I'm always up for another Black Star album!

    And now that you mention it, that would be SWEET if Mos did an entire album with Madliberator! Why don't they?!!!??!

  5. Why the fuck haven't you written more about Madlib?
    Max, if you need a copy of the Beat Konducta series for "review" purposes, I'm your man...

  6. AnonymousJune 10, 2009

    Good review, my sentiments exactly. I think it's superior to The New Danger & True Magic, had this followed up Black On Both Sides I would have been good. But hey, while there's definite improvement from Mos at least he's going in the right direction. Good shit to bump when you're walking

  7. AnonymousJune 11, 2009

    every1 will choke their shortcomings once Simplico comes out. Mos Def, talented- confused but lyrically talented.

  8. Imagine A Black Star Reunion with the production covered completely by Madlib & Oh No?!?!

  9. i still feel like Mos isnt' giving it his all when he records. Reusing lyrics from a mixtape from 5 years ago? That's some kanye shit right there (no hate).

  10. AnonymousJune 12, 2009

    only white people listen to mos def. that's probably cause he lame, goofy and wack as fuck

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  12. AnonymousJune 14, 2009

    True Magic was better than this. Tr3u Magic, Undeniable, Crime and Medicine, Murder of a Teenage Life, Fake Bonanza, and even the lulling Perfect Timing made that album better than this.

    Come on. All the songs on Ecstatic sound alike. His rapping is toned down and void of the energy he had on even what's been called his worse album...Slick Rick is out of place here and Oh No's production is like cheap theft of a culture's music. Album bores me to hell, but if you insist on liking it, at least you purchase music.

  13. Smh @ voodooverse..........damm you're clueless kid.

  14. Do yourself a favor and listen to yourself: review some Madlib albums. Madlib is my 2nd favorite producer and a pretty creative rapper when he chooses to do so. I don't think you've reviewed any instrumental albums, but his albums under his alias "Quasimoto" are entertaining as hell. You should spread the word about this guy becuase a.) he's relatively unknown to even hip hop heads b.) people would listen to him if you praise him (which you did on this review) and c.)it would be an entertaining read.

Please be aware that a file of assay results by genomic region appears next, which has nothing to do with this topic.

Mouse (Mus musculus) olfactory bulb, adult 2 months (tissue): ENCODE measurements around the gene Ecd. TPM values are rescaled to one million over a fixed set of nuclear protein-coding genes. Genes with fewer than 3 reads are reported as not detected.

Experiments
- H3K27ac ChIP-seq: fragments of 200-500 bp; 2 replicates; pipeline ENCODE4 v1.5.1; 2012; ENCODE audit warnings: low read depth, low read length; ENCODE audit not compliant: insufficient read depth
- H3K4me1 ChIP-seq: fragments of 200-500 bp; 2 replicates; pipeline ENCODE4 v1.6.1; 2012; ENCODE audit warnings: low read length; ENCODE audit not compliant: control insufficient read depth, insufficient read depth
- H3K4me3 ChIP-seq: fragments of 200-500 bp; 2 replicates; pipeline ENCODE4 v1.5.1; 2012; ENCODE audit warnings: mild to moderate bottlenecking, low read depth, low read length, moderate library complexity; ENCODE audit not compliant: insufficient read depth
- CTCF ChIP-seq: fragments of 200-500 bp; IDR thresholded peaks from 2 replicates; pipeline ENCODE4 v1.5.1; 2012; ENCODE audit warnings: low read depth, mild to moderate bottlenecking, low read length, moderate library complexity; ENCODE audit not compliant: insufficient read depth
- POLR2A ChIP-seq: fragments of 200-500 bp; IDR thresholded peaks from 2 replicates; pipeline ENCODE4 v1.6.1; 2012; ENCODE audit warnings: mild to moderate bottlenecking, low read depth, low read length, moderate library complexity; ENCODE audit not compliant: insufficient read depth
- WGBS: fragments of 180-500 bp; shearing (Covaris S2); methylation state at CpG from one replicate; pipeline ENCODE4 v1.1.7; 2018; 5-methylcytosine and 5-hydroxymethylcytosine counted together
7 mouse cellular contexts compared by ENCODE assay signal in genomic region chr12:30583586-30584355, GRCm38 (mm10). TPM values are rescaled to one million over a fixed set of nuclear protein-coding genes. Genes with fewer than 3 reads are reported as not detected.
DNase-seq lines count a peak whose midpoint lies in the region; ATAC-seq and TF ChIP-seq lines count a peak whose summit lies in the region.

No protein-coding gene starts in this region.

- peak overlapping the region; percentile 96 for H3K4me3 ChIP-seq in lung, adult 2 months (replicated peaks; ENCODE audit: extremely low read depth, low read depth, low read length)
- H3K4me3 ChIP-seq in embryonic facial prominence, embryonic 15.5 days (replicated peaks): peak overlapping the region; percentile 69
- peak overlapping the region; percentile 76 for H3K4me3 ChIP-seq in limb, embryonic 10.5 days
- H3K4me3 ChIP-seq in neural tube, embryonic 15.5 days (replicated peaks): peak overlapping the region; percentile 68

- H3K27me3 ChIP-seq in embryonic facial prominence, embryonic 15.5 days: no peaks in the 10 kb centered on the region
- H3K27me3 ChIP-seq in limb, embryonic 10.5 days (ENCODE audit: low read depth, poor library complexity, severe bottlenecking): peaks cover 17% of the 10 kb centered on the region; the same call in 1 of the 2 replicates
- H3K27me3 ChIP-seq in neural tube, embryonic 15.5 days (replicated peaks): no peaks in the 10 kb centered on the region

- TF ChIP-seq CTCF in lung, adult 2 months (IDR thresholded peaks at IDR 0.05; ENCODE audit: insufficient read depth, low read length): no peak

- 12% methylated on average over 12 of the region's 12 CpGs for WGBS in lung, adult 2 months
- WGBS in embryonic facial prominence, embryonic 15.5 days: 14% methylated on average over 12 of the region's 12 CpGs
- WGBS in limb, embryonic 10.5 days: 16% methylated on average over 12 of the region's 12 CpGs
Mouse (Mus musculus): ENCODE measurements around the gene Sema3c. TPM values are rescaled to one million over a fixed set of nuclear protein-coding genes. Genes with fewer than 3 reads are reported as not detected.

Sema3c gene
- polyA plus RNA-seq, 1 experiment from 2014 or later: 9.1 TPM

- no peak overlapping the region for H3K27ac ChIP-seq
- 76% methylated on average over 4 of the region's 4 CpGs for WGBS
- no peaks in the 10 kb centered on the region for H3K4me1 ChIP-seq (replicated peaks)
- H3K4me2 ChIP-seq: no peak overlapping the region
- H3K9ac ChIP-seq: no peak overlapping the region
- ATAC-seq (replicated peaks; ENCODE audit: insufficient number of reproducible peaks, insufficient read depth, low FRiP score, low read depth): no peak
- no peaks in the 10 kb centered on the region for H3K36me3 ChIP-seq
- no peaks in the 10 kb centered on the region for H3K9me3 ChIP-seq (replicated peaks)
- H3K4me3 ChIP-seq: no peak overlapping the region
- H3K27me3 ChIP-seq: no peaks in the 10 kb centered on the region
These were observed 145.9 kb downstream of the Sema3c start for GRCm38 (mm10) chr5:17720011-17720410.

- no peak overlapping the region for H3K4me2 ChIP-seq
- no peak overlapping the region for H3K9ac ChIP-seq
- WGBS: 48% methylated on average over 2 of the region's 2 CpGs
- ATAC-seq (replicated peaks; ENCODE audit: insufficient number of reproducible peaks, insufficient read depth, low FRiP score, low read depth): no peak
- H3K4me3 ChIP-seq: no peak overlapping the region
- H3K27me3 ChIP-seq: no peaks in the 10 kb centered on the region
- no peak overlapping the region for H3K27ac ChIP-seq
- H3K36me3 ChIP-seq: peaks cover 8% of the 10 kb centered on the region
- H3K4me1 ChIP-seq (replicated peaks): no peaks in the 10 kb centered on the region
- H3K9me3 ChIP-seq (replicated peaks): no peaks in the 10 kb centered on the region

P.S. After listening to The Ecstatic after putting it away in my "crates", I come to admit that I really enjoy this album. Great review.


  15. Possibly the best hip hop album of 2009 in my opinion, Mos Def back on top of his game. As for Voodooverse saying Slick Rick sounds out of place on Auditiorium, it's the best I've heard Slick Rick for ages and he kills it on that track (which is one of the highlights of the album) This album gets better with every listen.

  16. Mos Def and Method Man can be seen as parallels to each other. They both are GREAT emcees, but don't have the respective solo careers to help justify their legendary statuses. They both have 4 albums and both debuts: Tical and Black on Both Sides are classics, both sophomore efforts were experimental and not as highly regarded as the debuts, Tical 0: the prequel and Tru3 Magic were both shitstorms, and The Estatic and 4:21... The Day after are both good comeback albums. They both have a successful career in acting, even though both are not great actors. Redman and Talib Kweli are their sidekicks, and both sidekicks have 7 albums (If you include Train of Thought). Now, where's those Talib reviews at Max?

    1. The path to a Talib Kweli solo review is littered with enough false starts to make me reconsider the blog as a whole. I'm not saying it won't happen, but I'm also not saying it will. Unless someone reading this is nice enough to start submitting Reader Reviews...